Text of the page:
Asia would be responsible for their disappearance, shows study that for the first time quantitatively demonstrates scale of illegal killing
Ivory consumption is unsustainable and is causing a dramatic decline in the number of African elephants, according to a new study, “Illegal killing for ivory drives global decline in African elephants”, published in the August 19 issue of Proceedings of the National Academy of Sciences (PNAS).
An estimated 100,000 elephants (Loxodonta Africana) were killed by poachers across Africa between 2010 and 2012, says the new study, led by George Wittemyer, professor in the Department of Fish, Wildlife and Conservation Biology at Colorado State University's Warner College of Natural Resources.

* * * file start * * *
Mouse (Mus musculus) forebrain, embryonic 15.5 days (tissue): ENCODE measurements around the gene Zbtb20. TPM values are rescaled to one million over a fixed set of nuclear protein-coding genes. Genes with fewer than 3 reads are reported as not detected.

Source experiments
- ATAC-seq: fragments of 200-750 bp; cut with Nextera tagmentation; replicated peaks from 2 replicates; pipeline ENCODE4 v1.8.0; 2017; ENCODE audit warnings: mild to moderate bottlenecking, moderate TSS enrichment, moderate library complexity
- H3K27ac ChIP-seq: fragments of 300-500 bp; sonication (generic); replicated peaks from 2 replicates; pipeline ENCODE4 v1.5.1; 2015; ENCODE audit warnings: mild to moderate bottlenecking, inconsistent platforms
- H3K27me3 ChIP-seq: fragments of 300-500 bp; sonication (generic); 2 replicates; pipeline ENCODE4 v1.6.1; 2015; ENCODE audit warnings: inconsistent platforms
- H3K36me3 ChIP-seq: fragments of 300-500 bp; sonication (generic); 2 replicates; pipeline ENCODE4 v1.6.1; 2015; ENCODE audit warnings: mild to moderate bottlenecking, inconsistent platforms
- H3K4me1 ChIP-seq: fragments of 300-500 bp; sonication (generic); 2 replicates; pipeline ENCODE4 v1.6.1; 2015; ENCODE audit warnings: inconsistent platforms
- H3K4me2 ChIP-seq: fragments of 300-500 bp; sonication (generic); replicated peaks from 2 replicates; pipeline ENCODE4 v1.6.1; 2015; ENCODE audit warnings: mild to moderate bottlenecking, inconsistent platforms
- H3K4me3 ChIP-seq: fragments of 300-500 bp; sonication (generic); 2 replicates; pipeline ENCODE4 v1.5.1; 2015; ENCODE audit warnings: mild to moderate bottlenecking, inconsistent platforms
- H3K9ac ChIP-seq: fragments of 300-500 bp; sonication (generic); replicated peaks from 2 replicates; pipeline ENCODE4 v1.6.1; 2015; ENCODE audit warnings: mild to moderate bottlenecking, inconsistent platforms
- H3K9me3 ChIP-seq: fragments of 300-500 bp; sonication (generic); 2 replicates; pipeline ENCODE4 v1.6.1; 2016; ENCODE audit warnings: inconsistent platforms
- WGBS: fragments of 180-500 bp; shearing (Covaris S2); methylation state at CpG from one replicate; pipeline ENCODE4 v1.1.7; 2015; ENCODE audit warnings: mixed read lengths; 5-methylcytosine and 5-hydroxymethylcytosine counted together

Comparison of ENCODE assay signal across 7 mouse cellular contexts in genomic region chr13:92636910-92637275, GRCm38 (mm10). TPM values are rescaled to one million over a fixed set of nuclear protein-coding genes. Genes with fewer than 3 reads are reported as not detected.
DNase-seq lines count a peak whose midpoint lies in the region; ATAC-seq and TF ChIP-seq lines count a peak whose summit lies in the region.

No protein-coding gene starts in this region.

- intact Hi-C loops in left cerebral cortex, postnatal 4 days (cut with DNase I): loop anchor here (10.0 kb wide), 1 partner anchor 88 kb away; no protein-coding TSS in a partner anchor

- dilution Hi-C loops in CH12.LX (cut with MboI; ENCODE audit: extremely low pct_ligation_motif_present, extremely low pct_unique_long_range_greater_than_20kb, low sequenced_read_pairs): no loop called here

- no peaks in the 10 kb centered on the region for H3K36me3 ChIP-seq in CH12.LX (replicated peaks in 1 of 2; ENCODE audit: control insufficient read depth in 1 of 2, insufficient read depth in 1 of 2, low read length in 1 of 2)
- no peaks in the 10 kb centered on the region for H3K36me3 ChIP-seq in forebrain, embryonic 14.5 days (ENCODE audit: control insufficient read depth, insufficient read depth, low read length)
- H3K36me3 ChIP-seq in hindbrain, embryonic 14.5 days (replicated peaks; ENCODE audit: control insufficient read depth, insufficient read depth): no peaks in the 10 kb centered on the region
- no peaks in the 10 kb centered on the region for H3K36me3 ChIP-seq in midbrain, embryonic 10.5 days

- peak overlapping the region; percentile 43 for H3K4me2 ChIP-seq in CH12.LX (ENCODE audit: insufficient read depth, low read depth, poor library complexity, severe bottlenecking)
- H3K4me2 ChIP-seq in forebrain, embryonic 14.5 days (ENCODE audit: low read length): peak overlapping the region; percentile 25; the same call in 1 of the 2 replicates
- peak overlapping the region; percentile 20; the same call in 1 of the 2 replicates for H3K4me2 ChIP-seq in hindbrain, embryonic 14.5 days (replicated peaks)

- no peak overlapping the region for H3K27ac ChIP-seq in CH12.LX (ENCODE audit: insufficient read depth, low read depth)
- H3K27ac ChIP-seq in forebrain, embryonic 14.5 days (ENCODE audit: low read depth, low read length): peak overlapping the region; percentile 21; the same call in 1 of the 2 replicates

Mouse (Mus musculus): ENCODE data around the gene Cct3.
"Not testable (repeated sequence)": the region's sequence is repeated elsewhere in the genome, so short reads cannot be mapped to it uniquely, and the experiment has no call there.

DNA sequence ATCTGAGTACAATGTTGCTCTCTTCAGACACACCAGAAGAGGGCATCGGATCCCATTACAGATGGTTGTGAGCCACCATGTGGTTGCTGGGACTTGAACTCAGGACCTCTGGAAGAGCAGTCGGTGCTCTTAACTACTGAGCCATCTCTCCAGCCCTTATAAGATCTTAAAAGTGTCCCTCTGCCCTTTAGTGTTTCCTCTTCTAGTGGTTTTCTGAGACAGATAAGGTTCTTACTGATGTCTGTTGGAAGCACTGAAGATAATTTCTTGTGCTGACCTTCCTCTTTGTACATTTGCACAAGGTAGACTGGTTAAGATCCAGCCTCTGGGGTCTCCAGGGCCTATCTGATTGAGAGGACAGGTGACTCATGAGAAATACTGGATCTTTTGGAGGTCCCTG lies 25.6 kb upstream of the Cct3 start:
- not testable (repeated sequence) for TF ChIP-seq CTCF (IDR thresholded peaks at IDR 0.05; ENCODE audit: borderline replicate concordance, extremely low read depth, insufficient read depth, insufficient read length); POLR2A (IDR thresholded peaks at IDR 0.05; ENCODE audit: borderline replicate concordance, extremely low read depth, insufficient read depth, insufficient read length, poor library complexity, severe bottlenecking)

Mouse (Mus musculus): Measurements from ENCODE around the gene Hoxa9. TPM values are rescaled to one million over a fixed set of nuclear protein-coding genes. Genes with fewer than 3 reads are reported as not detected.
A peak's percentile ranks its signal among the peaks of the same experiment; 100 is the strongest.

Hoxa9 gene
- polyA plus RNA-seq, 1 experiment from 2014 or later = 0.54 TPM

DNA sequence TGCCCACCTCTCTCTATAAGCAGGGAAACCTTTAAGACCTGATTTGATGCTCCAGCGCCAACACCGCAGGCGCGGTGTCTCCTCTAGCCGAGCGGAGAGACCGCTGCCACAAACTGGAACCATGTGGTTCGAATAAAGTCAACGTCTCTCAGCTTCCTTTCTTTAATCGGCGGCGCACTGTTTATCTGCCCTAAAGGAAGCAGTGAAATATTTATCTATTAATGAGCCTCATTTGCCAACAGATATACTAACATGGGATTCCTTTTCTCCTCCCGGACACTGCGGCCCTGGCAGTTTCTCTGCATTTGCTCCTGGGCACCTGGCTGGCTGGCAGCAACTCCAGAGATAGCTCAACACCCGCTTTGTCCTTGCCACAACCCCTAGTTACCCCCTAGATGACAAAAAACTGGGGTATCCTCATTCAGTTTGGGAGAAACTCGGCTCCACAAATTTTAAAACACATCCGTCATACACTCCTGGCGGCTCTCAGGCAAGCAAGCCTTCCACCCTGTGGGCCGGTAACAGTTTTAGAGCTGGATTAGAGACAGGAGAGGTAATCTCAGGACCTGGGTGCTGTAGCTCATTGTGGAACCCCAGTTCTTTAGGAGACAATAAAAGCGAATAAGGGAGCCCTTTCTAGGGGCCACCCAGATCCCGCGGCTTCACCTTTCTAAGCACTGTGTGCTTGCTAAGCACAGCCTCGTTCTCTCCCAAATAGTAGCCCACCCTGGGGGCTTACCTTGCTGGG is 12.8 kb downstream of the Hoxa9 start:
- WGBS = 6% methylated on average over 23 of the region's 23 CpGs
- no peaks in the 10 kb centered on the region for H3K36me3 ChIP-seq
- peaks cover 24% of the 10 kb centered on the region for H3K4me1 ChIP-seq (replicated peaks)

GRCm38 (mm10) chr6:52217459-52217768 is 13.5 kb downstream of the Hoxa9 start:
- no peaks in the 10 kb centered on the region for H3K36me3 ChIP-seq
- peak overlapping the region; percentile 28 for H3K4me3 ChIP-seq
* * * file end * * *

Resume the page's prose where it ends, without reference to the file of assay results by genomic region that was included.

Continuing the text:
An average of 33,630 elephants per annum are calculated to have been lost over the three years to meet the increased demand for ivory, especially from China and other Asian nations, reveals the report. In contrast to the rest of Africa, this study concludes that central African forest elephants experienced decline throughout the last decade.
The study is co-authored by Joseph M Northrup, Julian Blanc, Iain Douglas-Hamilton Patrick Omondi and Kenneth P Burnham.
For the research, Wittmeyer used a recent analysis and data compiled under the CITES MIKE programme; it contributed significantly to this investigative study on the role of the ivory trade in elephant poaching. MIKE is a survey of elephant deaths, managed by the Convention on International Trade in Endangered Species (CITES).